Email has been sent to with instructions on resetting your password.
Enroll in My Home to simplify finding a doctor and scheduling an appointment. Let's start!
By selecting "I Agree" or "Create Account" and clicking the box "I AGREE" below, you acknowledge and agree that you have read, understood and accepted the terms of service at the hyperlink below:
Legal and Privacy Notices
Awards & Recognition
St. Joseph's Executive Leadership
History of St. Joseph's
St. Joseph's Mission, Vision and Values
Research and Education
Press Center and News
The University of Arizona Cancer Center at Dignity Health St. Joseph’s Hospital and Medical Center are urging men to guard against their risk for breast cancer. Commonly believed to be a women’s disease, diagnosed cases of breast cancer in men have increased more than 25 percent in the past 25 years.
Breast cancer affects approximately one in 1,000 men and nearly 500 will die of the disease annually.
“Because men have breast tissue, the cells of the breast can form into a group of cancer cells or a malignant tumor,” says Dr. Albert Wendt, medical oncologist and breast cancer expert, at The University of Arizona Cancer Center at St. Joseph’s. “Breast cancer in men is just as serious as in women. The survival rate is about the same.”
Phoenix breast cancer survivor Mike Kucharo knows all too well what it’s like to fight a type of cancer that’s often thought of as a women’s disease. After finding a lump in his breast last October, Kucharo was diagnosed with invasive breast cancer. He had a mastectomy and underwent four rounds of chemotherapy and six weeks of radiation. He will have to take tamoxifen, a medication used to treat breast cancer, for five years in order to beat the disease.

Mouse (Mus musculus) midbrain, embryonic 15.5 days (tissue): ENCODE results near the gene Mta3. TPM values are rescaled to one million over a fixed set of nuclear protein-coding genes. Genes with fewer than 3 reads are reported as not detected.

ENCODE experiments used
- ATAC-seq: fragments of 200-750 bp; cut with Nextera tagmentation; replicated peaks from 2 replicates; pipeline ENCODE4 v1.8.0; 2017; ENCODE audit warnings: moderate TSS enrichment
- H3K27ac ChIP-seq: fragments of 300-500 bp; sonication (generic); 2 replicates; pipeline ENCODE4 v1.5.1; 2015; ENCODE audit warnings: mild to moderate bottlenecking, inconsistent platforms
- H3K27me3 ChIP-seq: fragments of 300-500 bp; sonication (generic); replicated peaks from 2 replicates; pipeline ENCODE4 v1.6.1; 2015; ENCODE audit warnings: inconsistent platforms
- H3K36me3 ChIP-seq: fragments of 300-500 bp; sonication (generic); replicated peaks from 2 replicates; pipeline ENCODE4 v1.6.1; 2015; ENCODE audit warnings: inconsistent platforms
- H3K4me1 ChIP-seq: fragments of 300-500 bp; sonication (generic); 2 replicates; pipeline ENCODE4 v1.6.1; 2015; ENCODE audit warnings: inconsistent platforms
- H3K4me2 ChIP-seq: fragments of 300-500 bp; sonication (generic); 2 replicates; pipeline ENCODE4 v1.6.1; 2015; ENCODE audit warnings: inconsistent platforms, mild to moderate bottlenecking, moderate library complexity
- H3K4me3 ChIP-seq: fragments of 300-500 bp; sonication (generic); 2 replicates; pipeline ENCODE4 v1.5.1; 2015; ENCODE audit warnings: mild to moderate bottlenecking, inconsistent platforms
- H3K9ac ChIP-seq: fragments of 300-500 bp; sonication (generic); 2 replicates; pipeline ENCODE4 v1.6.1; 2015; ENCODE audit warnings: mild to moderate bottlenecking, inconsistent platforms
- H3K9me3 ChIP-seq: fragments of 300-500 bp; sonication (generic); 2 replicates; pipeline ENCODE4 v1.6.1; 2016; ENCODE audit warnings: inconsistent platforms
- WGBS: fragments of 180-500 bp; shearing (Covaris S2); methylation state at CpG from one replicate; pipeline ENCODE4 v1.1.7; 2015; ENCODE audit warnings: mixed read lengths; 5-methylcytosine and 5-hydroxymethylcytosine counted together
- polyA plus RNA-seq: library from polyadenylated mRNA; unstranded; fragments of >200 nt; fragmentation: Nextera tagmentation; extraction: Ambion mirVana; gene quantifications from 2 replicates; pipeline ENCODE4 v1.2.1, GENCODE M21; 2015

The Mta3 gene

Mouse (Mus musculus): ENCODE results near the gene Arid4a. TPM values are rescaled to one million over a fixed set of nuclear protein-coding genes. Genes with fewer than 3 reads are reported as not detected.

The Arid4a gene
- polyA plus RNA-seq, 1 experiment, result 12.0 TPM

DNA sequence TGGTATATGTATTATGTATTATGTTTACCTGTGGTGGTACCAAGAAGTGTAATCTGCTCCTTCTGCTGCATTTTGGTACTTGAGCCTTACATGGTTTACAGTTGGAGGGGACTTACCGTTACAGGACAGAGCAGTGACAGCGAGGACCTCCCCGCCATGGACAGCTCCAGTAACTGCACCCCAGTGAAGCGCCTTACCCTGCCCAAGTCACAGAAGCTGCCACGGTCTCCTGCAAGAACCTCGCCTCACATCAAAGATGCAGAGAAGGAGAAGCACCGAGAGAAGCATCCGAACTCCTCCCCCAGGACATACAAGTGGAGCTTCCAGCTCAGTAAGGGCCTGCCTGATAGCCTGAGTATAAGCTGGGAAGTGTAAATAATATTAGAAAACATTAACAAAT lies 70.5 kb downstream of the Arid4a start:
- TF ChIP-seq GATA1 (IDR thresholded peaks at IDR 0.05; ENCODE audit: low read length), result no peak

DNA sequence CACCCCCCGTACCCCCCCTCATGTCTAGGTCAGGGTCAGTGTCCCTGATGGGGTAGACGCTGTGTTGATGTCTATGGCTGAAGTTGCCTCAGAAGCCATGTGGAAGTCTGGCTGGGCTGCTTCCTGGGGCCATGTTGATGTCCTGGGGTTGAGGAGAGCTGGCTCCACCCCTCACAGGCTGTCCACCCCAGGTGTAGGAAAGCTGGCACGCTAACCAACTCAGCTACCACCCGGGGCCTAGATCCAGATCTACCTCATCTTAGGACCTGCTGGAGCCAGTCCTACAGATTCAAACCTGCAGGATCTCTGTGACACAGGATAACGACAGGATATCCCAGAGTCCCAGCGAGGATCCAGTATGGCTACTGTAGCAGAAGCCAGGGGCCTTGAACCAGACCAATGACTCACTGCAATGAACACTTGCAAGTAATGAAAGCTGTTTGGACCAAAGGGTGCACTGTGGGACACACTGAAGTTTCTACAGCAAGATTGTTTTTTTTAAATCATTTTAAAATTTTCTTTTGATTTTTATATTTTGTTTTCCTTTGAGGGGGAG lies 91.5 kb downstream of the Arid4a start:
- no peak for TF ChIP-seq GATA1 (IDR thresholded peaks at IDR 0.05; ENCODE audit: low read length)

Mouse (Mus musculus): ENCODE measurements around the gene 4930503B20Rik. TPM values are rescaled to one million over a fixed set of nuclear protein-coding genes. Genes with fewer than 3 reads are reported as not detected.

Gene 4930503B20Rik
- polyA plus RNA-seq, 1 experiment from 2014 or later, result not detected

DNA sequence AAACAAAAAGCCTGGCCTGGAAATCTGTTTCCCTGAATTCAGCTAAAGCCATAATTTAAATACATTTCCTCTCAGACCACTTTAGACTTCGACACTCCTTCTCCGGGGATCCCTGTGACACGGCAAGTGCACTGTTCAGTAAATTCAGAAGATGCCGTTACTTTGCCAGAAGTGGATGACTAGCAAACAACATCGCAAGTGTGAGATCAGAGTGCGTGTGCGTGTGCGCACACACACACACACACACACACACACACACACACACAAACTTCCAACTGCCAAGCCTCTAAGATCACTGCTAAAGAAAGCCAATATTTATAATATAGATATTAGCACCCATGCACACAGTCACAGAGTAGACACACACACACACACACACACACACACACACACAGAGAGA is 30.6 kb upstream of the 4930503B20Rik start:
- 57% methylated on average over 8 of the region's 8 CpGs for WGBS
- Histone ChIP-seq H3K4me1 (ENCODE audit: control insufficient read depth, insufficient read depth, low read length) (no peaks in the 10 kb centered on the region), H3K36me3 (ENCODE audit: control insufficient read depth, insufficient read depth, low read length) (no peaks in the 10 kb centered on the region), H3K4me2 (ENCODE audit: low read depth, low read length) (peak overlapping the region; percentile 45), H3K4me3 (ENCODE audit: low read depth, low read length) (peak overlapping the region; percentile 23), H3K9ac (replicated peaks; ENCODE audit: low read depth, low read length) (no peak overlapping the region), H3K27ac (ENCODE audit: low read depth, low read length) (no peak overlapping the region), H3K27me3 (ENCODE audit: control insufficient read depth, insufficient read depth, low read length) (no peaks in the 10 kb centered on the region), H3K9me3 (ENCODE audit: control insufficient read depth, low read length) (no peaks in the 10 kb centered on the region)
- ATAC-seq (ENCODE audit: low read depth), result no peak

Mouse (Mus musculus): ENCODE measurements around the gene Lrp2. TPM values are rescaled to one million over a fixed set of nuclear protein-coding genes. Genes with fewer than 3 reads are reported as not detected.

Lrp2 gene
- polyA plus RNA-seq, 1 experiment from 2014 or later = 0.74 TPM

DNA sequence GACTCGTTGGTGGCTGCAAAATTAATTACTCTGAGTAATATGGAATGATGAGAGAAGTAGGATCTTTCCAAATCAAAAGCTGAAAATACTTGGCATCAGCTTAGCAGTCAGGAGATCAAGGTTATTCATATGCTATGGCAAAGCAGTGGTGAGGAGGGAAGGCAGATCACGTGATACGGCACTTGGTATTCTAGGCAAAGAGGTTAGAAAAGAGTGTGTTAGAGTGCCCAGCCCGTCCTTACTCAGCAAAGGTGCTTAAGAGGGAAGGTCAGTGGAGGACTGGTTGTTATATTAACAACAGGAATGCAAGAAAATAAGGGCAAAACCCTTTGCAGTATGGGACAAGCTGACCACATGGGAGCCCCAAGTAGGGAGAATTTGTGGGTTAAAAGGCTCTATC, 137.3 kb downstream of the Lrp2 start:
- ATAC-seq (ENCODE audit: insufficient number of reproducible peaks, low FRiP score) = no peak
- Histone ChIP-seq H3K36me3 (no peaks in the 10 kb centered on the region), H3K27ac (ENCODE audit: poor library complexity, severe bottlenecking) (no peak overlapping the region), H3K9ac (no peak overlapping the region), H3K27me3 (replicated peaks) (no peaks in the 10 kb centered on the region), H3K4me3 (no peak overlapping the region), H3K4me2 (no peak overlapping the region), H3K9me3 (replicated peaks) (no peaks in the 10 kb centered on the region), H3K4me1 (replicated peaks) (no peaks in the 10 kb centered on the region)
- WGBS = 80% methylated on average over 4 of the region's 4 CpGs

“When I found the lump, I didn’t think it was anything serious,” says Kucharo, 74, a retired film producer and director. “I was surprised to be diagnosed with breast cancer because I had never heard of a man getting this form of cancer.”
Approximately 2,350 new cases of invasive breast cancer in men are diagnosed each year. Any man can develop the cancer, but it is most common between 60 and 70 years of age. One of five men diagnosed with breast cancer will have a genetic link.
“The best way to monitor for breast cancer is to do a monthly breast exam and we may recommend genetic testing if there is a family history of breast cancer,” says Dr. Wendt. “For those who find a suspicious lump, it’s important to immediately follow up with your primary care provider.”
Kucharo hopes that more men will take seriously their risk for getting the disease.
“I tell men that they better start doing self breast exams – they shouldn’t ignore it,” says Kucharo. “It’s considered a women’s disease but it’s not – it can strike anyone.” - St. Joseph’s
Kucharo is available for interviews this week. Dr. Wendt is available for interviews at 12:30 p.m. on Wednesday, Thursday and Friday. Please call to schedule.